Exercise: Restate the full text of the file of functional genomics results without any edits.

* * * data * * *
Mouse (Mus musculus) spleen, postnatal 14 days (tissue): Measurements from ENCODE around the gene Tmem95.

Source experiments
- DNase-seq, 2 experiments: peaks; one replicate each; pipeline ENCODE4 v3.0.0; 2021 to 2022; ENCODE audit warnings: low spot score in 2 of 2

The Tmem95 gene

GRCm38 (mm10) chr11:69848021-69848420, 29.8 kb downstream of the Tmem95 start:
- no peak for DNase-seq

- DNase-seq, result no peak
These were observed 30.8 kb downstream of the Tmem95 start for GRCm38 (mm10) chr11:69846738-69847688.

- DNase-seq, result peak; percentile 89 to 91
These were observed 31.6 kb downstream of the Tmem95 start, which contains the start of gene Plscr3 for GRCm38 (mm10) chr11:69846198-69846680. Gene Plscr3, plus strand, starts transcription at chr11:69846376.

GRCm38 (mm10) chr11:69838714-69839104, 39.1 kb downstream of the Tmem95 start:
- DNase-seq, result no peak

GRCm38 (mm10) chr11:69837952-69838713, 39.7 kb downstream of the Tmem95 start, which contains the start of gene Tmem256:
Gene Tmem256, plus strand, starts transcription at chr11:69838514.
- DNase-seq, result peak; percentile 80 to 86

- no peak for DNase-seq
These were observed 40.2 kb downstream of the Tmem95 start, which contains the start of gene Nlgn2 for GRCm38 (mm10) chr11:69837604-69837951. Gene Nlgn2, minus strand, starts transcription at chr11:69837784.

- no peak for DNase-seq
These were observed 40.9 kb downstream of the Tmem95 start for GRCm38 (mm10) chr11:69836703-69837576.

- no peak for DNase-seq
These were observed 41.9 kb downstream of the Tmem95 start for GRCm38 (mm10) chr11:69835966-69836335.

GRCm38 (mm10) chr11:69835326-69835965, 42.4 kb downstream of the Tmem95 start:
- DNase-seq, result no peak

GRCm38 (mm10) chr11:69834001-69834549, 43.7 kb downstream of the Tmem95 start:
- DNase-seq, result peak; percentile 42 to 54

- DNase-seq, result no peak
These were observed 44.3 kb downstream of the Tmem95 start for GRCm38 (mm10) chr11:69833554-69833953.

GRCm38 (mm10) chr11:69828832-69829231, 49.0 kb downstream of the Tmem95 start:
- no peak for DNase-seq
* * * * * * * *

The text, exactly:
Mouse (Mus musculus) spleen, postnatal 14 days (tissue): Measurements from ENCODE around the gene Tmem95.

Source experiments
- DNase-seq, 2 experiments: peaks; one replicate each; pipeline ENCODE4 v3.0.0; 2021 to 2022; ENCODE audit warnings: low spot score in 2 of 2

The Tmem95 gene

GRCm38 (mm10) chr11:69848021-69848420, 29.8 kb downstream of the Tmem95 start:
- no peak for DNase-seq

- DNase-seq, result no peak
These were observed 30.8 kb downstream of the Tmem95 start for GRCm38 (mm10) chr11:69846738-69847688.

- DNase-seq, result peak; percentile 89 to 91
These were observed 31.6 kb downstream of the Tmem95 start, which contains the start of gene Plscr3 for GRCm38 (mm10) chr11:69846198-69846680. Gene Plscr3, plus strand, starts transcription at chr11:69846376.

GRCm38 (mm10) chr11:69838714-69839104, 39.1 kb downstream of the Tmem95 start:
- DNase-seq, result no peak

GRCm38 (mm10) chr11:69837952-69838713, 39.7 kb downstream of the Tmem95 start, which contains the start of gene Tmem256:
Gene Tmem256, plus strand, starts transcription at chr11:69838514.
- DNase-seq, result peak; percentile 80 to 86

- no peak for DNase-seq
These were observed 40.2 kb downstream of the Tmem95 start, which contains the start of gene Nlgn2 for GRCm38 (mm10) chr11:69837604-69837951. Gene Nlgn2, minus strand, starts transcription at chr11:69837784.

- no peak for DNase-seq
These were observed 40.9 kb downstream of the Tmem95 start for GRCm38 (mm10) chr11:69836703-69837576.

- no peak for DNase-seq
These were observed 41.9 kb downstream of the Tmem95 start for GRCm38 (mm10) chr11:69835966-69836335.

GRCm38 (mm10) chr11:69835326-69835965, 42.4 kb downstream of the Tmem95 start:
- DNase-seq, result no peak

GRCm38 (mm10) chr11:69834001-69834549, 43.7 kb downstream of the Tmem95 start:
- DNase-seq, result peak; percentile 42 to 54

- DNase-seq, result no peak
These were observed 44.3 kb downstream of the Tmem95 start for GRCm38 (mm10) chr11:69833554-69833953.

GRCm38 (mm10) chr11:69828832-69829231, 49.0 kb downstream of the Tmem95 start:
- no peak for DNase-seq